What Lies Beneath: Waivers In Historical Coal Deeds May Leave Mid-Stream Operators Without Subjacent Support
In refusing jurisdiction over an Appeal on Wednesday, April 22, 2015, the Pennsylvania Supreme Court effectively indicated that coal may still be king in the Appalachian Basin. The Supreme Court sustained a ruling in favor of a coal mine owner, wherein the Superior Court held that a mid-stream operator was not entitled to subjacent support underneath its pipelines. Specifically, the Superior Court held that the right to subjacent support was previously conveyed away together with the coal in deeds executed in the early 1900s, and that the right had not been re-acquired by the mid-stream company or its predecessors by either a de facto taking or adverse possession. Pa. Servs. Corp. v. Tex. E. Transmission, LP, 98 A.3d 624 (Pa. Super. Ct. 2014), appeal denied, No. 497 WAL 2014, (Pa. April 22, 2015).
The conflict between Pennsylvania Services Corporation, trading as Emerald Coal Resources, LP (“Emerald Coal”), and Texas Eastern Transmission, LP (“Texas Eastern”) began when the Pennsylvania Department of Environment Protection issued a permit to Emerald Coal in 2010 allowing it to conduct long wall system coal mining operations under coal property it owns in Greene County, Pennsylvania. Id. at 626. The operating permit required Emerald Coal to reach an agreement with Texas Eastern or otherwise obtain an order determining efforts to mitigate damages to Texas Eastern’s pipelines during mining. Id. at 627. After failing to reach an agreement, Emerald Coal sought an order declaring it the owner of superior property rights, specifically the right of subjacent support. Texas Eastern argued that the waiver of support in the original coal deed did not permit the type of mining Emerald Coal was engaging in. Alternatively, Texas Eastern argued that they or their predecessor had re-acquired the right to subjacent support for the pipelines by eminent domain or adverse possession. Id. at 628.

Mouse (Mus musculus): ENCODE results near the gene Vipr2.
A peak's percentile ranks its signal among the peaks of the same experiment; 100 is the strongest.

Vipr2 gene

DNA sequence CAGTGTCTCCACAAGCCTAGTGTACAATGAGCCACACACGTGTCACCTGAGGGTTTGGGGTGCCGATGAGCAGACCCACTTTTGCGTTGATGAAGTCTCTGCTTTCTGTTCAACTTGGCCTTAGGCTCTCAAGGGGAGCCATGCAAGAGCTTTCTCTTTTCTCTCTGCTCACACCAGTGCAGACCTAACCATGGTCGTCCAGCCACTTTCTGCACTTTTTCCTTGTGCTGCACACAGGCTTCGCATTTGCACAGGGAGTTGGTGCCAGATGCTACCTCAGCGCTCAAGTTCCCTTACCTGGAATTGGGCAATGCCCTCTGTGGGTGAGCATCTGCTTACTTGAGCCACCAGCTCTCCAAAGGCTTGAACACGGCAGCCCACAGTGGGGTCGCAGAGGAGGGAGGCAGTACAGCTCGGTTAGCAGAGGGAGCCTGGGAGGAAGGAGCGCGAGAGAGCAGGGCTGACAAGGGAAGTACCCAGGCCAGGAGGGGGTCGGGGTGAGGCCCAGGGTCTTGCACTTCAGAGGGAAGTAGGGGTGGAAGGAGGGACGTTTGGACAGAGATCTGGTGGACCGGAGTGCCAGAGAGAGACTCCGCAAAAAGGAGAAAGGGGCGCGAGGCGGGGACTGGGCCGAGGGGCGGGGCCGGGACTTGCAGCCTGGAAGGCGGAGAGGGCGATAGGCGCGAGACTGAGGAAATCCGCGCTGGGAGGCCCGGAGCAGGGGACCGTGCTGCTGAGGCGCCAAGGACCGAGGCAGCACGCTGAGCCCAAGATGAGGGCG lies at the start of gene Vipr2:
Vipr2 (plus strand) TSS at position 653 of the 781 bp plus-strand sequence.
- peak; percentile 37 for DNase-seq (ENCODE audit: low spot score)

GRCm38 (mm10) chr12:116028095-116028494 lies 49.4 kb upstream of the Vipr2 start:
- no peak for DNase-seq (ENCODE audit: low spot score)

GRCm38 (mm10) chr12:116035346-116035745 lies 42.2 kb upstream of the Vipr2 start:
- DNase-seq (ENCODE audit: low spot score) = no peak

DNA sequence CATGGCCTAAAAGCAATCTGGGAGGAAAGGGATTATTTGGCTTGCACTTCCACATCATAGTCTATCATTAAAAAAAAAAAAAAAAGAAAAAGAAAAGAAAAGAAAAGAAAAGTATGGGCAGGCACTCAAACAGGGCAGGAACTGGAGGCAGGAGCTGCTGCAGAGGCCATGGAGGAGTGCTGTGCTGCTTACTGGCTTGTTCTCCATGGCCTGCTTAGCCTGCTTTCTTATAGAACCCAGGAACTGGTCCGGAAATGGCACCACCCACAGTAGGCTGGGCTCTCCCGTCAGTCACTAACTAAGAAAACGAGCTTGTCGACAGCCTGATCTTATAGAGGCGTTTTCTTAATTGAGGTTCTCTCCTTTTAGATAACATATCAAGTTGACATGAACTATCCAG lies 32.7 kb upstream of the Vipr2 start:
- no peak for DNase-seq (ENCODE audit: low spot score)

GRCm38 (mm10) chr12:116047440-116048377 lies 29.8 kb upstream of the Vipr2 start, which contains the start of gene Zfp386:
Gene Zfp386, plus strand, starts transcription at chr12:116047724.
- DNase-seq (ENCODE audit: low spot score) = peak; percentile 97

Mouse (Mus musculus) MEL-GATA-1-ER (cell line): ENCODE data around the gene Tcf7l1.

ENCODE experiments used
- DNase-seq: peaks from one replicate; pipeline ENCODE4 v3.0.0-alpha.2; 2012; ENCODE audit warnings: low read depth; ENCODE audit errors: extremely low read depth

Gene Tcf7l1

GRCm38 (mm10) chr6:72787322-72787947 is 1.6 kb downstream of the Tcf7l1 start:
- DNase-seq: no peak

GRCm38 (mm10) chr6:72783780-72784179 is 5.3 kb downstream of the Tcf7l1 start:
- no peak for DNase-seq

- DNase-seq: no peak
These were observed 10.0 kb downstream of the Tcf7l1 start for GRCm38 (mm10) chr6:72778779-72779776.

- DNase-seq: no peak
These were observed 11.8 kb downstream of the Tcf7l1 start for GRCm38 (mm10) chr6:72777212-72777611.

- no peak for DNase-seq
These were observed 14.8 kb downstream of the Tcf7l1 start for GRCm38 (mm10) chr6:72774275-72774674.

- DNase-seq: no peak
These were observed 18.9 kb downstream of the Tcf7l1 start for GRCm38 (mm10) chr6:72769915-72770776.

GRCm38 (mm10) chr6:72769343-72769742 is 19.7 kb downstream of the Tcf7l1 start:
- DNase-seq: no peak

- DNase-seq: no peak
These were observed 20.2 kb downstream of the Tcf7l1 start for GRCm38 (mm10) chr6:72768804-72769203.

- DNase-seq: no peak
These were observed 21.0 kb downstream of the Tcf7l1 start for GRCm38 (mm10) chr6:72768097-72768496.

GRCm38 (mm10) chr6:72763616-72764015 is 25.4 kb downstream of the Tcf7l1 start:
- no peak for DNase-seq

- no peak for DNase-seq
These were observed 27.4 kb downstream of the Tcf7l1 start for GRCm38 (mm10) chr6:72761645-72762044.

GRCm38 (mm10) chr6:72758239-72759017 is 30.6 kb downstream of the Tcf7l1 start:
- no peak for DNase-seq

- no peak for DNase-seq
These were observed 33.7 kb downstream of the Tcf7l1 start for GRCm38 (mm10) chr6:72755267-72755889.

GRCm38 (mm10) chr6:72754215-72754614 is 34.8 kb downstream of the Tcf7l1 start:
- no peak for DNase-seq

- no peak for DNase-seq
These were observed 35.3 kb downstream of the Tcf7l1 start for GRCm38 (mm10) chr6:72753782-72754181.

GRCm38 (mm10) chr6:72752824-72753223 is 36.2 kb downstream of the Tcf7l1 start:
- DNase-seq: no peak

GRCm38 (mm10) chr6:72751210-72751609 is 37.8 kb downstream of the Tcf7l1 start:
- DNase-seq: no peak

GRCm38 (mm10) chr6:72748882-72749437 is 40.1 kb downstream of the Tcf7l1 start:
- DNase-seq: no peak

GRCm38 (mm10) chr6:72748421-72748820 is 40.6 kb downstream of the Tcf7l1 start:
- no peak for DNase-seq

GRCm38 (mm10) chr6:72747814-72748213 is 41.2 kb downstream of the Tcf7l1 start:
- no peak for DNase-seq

Ultimately, the Superior Court determined that the right to subjacent support can be waived, holding that the language in the original coal deed expressly waived this right. Id. at 630 and 631. The Court further held that even if Texas Eastern’s predecessor possessed the right to effectuate a de facto taking or exercise the power of eminent domain, it did not actually take the necessary action to do so. Id. at 631–633. Similarly, the Court held that Texas Eastern did not engage in any activity adverse to Emerald Coal’s property interest or otherwise demonstrate that it met the burden of proof necessary to establish title by adverse possession. Id. at 633 and 634. Accordingly, in applying Pennsylvania’s long established rules of construction and in interpreting language in century-old coal deeds, the Court upheld Emerald Coal’s rights to the coal and subjacent support estates as superior to those held by Texas Eastern.
As oil and gas title departments and mid-stream companies presently acquiring pipeline rights-of-way are aware, early coal severances waiving subjacent support are nearly ubiquitous in the region. Thus, as the oil and gas industry continues to expand its footprint in our area, conflicts like this will undoubtedly continue to emerge. In such an environment, both coal and oil and gas companies should be aware not only of the effect of language in instruments within their own chain of title, but whose rights reign supreme.
John R. Seeds
Barbara Y. Strnad